David Parker is one of those rockstar entrepreneurs that has successfully woven together his personal passions and education into a truly marketable and profitable product. His company, Tadcast is riding the modern video trend and taking product placement to the next level.
Parker was studying at Columbia’s engineering school, but wasn’t satisfied, so he decided to pursue his passion and become a filmmaker. Then like so many talented entrepreneurial minds, he wound up at Harvard Business School. In business school, he started TadCast which fused all three of his passions together- engineering, filmmaking and business.
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While Tadcast was conceived in 2008, he didn’t incorporate until 2009. Teaming up with two major feature producers from Hollywood including Nancy Tenenbaum (Meet the Parents) and Guy Riedel (Wedding Crashers), Tadcast integrates big-name and small-scale brands into some of the most viral videos circulating the Internet, reaching over 40 million branded video views. Unike Tadcast’s competitors Zadby, Poptent and Hitviews, Tadcast arranges deals on a case-by-case basis with online video stars and brands. Parker believes that featuring brands in popular online videos is one of the best tricks in Internet marketing.
Brands can choose from light integration to more overt integration and pay a CPM with no upfront cost. This video below is one of Tadcast’s recent product placement videos for the brand “Wonderful Pistachios” with Mystery Guitarman that has received over 1.5 million views and features a strong integration.
The next video below titled Online Gamer has received nearly 3 million views and is an example of really light product placement. “It’s a bit blue, but some brands like being edgy,” says Parker, “The fans loved the video and it drove significant traffic to the brand’s website. Plus I think it’s hilarious.”
We caught up with CEO David Parker yesterday for the Tadcast inside story.
CBM: What was the inspiration behind your pursuit of Tadcast?
DP: As a filmmaker I’ve always wanted to do product placement in my films thinking that it would legitizmize the movie by having brands in it and that brands want to be a part of the content, but it’s tough to do this with film. With the burgeoning market for online video, it seemed like a natural outlet to help out both filmmakers and brands.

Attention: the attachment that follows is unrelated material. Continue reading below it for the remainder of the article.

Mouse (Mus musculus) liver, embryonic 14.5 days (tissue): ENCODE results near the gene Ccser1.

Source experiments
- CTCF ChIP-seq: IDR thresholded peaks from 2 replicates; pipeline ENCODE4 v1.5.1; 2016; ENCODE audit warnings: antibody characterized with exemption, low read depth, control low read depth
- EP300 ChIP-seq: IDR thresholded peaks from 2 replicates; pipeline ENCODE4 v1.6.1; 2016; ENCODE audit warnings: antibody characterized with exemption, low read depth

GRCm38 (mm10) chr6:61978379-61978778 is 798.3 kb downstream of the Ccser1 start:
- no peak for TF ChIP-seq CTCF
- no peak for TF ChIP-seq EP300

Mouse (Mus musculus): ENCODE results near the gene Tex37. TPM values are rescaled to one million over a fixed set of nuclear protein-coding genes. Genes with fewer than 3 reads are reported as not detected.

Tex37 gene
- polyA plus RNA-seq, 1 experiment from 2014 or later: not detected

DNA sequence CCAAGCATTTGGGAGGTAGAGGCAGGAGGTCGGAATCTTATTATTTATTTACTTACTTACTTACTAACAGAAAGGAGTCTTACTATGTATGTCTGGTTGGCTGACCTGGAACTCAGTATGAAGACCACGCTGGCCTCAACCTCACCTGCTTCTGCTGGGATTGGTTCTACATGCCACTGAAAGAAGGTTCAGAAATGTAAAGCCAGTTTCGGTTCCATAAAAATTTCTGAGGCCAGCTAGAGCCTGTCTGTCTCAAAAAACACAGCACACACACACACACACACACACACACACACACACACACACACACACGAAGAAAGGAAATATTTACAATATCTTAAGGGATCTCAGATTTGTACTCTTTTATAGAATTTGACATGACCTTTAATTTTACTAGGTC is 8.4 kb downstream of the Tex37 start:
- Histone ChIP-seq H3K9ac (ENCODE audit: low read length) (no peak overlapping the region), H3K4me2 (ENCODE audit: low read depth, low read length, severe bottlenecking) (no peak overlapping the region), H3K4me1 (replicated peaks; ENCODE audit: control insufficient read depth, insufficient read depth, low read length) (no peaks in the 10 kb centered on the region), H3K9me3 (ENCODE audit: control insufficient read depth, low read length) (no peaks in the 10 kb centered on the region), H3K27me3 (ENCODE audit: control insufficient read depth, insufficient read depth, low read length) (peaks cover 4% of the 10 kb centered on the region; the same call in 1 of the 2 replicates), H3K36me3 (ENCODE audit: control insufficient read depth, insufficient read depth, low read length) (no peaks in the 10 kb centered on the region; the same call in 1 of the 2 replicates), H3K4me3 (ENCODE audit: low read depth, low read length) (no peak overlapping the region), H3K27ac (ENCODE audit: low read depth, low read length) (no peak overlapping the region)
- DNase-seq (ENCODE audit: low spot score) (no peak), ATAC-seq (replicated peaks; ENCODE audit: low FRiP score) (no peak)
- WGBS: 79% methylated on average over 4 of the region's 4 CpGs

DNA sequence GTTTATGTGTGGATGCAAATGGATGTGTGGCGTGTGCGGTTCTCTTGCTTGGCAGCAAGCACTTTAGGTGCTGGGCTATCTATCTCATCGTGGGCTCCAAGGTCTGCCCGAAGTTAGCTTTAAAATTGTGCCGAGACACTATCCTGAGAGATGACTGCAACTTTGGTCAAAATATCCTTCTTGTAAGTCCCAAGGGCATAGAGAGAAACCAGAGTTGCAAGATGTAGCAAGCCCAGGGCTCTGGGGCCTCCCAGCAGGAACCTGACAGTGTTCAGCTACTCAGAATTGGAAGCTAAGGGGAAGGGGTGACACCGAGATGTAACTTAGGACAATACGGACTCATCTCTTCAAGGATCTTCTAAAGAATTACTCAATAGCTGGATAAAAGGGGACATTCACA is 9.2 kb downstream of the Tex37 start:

CBM: How are you measuring Tadcast’s success?
DP: Were measuring our success in two ways. One, by how happy the video creators are that we’re doing this. The spine of our business is to help online video creators. And two, we want to help brands and ad agencies get into social media without banner ads, overlays and pre-rolls.
CBM: So, in effect, Tadcast acts like a video-ad match up service?
DP: Yes, Tadcast is a niche agency that helps larger agencies and brands. We get their products and brands into the stories of popular online videos and we offer sponsorships for web series. Using online video, we help them drive traffic to their websites.
And video creators need to live, so we offer them ways of making serious money. But we’re very passionate about doing this and it’s very important for us to work with video creators to make sure branding is infused into the video.
CBM: And what are you doing to help musicians?
DP: Helping musicians is a sub-businesses that we’ve begun to develop. New artists have a tough time getting on TV and distinguishing themselves from the millions of other videos out there. We think online video is going to be the right way to showcase new talent going forward. When we get a band into a video, like we did recently with a band called The Shake, the band immediately saw a huge spike in their other YouTube video views and in their iTunes sales.
CBM: What are Tadcast Points?
DP: Currently, we haven’t allowed very many video creators to know about Tadcast music yet… but video creators who promote songs by independent musicians can earn Tadcast points for doing things like getting over 100K views on a video or for receiving good reviews from an artist. And at the end of the day, we’re going to try to have a marketplace to exchange their Tadcast points for things like Amazon gift cards and other online discounts.
Trivia Fact: The name Tadcast was originally just a phonetic placeholder. The Tad part is an amalgam of product placement (the t) and ad. But when the company started picking up success and subsequently, press, the name stuck.